Following the meeting with parliamentary blocs, secretary-general of the People’s Movement and deputy for the Democratic Bloc Zuhair al-Maghzawi told local media that he told the prime minister-designate that “it is in his interest and the interest of the country to not include Ennahda movement in the next government.”

Maghzawi said that “a government without Ennahda is important,” and that he advised Mechichi not to form a government of competencies that are not related to political parties, for fear of failing to secure the required support in parliament.

Earlier on Monday, PDL leader Abir Moussi released a statement saying that her party had received an invitation from Mechichi to participate in consultations to form the new government.

In the PDL’s statement, it reiterated that the party is not interested in any government position and will not participate in any consultation involving “representatives of the Muslim Brotherhood organisation,” in reference to Ennahda.

According to the statement, the PDL will also not approve of any governmental process in which “Ennahda movement is represented.”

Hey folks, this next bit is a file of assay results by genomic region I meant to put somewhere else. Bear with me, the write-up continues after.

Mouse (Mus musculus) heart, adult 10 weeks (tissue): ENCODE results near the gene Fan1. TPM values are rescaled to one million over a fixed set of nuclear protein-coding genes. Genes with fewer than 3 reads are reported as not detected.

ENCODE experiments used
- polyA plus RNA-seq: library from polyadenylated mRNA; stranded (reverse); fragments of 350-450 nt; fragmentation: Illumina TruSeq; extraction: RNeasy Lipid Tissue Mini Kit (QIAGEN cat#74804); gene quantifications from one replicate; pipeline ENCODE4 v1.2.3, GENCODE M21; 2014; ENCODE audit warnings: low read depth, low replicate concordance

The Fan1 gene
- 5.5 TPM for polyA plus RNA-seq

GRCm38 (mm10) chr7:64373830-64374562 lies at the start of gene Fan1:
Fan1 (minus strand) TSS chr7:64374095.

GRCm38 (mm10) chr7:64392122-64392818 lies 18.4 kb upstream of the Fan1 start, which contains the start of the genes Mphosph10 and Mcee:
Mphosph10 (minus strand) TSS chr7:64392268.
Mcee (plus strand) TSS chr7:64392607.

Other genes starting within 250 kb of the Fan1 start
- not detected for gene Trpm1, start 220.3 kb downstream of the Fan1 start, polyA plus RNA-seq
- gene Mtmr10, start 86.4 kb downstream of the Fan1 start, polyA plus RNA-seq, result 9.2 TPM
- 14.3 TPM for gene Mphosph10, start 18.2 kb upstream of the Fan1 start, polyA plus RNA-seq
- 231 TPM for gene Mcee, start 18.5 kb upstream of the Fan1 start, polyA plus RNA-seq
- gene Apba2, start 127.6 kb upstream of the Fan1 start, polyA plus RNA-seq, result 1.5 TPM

Since mid-July, the PDL has repeatedly stated its preference for a government that includes civilian forces and keeps out Ennahda and its political allies, namely the Dignity Coalition and Qalb Tounes.

In the party’s most recent statement, it stressed that until the characteristics of the new team are clarified, “we cannot respond to [Mechichi’s] invitation at this stage.”

The PDL expressed hope that Mechichi will make the “right decision to fix the destructive processes seen so far.”

Tunisia’s political crisis has come at a difficult moment for the country, whose economy was wracked by the coronavirus pandemic just as the government was about to agree on reforms aimed at reducing public debt and boosting growth and job-creation.

The country’s gross domestic product is expected to fall 6% in 2020, according to the government. Debt is increasing rapidly while the tourism sector — a crucial source of jobs and foreign exchange — is almost at a standstill.

In terms of security, the conflict between foreign powers in Libya, which neighbours Tunisia, keeps the territory under permanent tension and is further straining Tunisians’ lives.

With these issues in mind, there remain concerns that political instability could expose Tunisia to further threats.